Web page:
reviews\ Dec 11, 2012 at 12:43 pm

Review: Rift: Storm Legion offers a ton of content


The word massive isn’t a simple exaggeration of how much content is available in Rift: Storm Legion. While most expansions add a combination of new classes, races, and a small explorable area befitting the new level cap, Rift takes a different approach. Storm Legion offers content that rivals the original game, if not more, making one’s stay a more permanent one rather than a temporary one. However, all is not without faults. While there are a lot of new toys to play with, much of the game remains largely the same.

In order to begin the expansion, you will find a portal leading to the new continents, Brevane and Dusken, in the snowy recesses of Iron Pine Peak. From there you have the option to choose which new continent you want to explore but either way you’ll be traveling between the two in order to reach the new level cap of 60. These new continents are huge and rival the main continent found in the first game. Additionally, they are filled with more quests and things to do compared to its predecessor. 


Whether you’re wandering through the deathly plains of Dusken or the warren fields of Brevanne, dangerous monsters await. These new monsters will be tougher than any foe found in the original game and as a result will pose quite a challenge to those seeking it. This means that going through the game solo isn’t recommended but at the same time it also adds a social dynamic that the game encouraged previously. The monsters that inhabit these lands may be joined by creatures that spawn from rifts that open up in the middle of these areas. These rifts require a group to tackle and because they are so spontaneous, it encourages players to stick together and work with each other to overcome such hardships. 


Questing feels much more cohesive in Storm Legion. Each zone or area within a continent feels like a large playground or a theme park filled with attractions and thrills. Rather than entering a camp or a city to collect all of the quests - making such settlements more like a quest hub rather than a city - players will run into quests much more organically. When you kill a soldier, you can be granted a quest asking for you to kill additional soldiers or often times quests will be lying on the ground just waiting for it to be picked up. Storm Legion breaks the monotonous feeling of clearing all the quests in one region and then finding the next quest hub in another region, just to do the same thing again.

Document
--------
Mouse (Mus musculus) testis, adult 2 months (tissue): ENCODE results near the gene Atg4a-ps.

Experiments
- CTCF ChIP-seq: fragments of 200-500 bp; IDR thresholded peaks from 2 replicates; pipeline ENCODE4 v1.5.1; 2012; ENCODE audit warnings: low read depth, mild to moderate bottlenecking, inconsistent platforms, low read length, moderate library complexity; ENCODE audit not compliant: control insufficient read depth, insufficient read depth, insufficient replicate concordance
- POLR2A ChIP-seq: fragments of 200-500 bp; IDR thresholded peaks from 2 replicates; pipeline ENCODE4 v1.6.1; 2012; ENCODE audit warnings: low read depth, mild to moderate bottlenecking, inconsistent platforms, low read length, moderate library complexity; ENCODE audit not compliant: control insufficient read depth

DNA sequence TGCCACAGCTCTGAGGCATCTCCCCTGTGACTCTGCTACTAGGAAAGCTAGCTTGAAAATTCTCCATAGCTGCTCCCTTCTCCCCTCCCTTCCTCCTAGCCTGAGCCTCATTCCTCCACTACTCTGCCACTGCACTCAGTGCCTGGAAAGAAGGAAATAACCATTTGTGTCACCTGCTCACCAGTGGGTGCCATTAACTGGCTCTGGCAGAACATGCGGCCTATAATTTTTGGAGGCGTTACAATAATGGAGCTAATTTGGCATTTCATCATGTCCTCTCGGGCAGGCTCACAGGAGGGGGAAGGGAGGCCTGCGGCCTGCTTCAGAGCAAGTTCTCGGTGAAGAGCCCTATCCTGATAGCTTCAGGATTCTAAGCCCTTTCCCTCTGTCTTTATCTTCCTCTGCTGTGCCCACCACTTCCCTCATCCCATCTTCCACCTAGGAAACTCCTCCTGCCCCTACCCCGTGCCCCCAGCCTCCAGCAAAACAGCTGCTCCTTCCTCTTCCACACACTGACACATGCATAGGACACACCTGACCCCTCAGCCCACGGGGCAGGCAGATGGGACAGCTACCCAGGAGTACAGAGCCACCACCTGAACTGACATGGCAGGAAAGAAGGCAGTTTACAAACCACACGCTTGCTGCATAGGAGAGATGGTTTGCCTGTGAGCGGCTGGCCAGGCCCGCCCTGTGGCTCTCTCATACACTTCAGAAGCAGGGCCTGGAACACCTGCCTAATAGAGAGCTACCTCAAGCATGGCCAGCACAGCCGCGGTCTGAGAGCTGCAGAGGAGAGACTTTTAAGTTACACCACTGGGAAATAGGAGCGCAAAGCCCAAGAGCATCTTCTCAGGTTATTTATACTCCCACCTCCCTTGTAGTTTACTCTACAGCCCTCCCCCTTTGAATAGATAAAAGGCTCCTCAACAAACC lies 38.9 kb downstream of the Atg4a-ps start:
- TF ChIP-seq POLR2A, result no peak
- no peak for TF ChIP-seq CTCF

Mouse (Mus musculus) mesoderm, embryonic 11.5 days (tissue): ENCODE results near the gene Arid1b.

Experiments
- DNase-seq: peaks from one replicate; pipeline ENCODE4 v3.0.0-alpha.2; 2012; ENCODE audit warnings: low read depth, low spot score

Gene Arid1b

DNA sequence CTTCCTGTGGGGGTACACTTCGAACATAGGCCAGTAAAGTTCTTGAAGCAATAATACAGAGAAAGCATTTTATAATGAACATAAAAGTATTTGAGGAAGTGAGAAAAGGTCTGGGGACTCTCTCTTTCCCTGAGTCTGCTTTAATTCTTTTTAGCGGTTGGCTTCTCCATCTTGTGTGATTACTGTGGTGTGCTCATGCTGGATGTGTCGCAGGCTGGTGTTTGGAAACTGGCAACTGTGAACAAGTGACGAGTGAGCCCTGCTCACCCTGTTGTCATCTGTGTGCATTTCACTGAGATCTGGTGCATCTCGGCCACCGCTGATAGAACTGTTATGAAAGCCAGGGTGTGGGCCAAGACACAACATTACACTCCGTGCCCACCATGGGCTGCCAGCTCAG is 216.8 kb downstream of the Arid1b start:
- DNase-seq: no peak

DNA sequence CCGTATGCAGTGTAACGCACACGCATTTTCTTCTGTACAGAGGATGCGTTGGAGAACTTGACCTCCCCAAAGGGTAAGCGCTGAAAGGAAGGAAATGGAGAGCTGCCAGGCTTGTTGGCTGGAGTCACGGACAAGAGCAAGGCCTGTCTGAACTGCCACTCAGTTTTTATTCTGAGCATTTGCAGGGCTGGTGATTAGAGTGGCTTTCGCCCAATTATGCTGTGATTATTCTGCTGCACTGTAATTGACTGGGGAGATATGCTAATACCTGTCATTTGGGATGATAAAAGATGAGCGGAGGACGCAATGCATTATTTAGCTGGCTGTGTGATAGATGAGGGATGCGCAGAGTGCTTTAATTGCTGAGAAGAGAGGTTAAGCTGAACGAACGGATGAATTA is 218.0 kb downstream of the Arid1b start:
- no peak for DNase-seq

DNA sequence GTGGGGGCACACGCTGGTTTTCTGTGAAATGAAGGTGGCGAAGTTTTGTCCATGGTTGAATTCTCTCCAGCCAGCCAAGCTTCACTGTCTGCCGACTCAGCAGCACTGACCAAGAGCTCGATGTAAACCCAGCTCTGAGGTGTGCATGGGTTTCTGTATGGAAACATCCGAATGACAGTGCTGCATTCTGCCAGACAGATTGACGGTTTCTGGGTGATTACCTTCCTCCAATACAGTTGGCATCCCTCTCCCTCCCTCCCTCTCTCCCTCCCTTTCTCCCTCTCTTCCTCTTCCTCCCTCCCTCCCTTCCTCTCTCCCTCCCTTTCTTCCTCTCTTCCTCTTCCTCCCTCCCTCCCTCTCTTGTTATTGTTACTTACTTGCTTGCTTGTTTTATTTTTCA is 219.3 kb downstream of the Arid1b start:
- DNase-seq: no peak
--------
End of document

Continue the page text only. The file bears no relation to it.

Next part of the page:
Even so, questing in Storm Legion feels largely like a chore due to the repetitive quests and the miniscule amount of experience gained from completing each one. A majority of the quests boil down to killing a certain amount of enemies that exists in one area. After you’re done it’s time to move onto the next sustainable zone of experience. While the way you approach these quests might have changed, the gameplay itself has largely remained the same. 

Still, if you enjoyed going around exploring and finishing up all of the quests in a given area, there is great joy to be had. Artifacts are scattered and hidden, giving a sense of accomplishment once you’ve found them all. In addition, the interesting tidbits of stories that you’ll hear from the NPCs in the game help to do a great amount of world-building, as well as construct a narrative that propels you forward as you face off against the dragon Crucia. 

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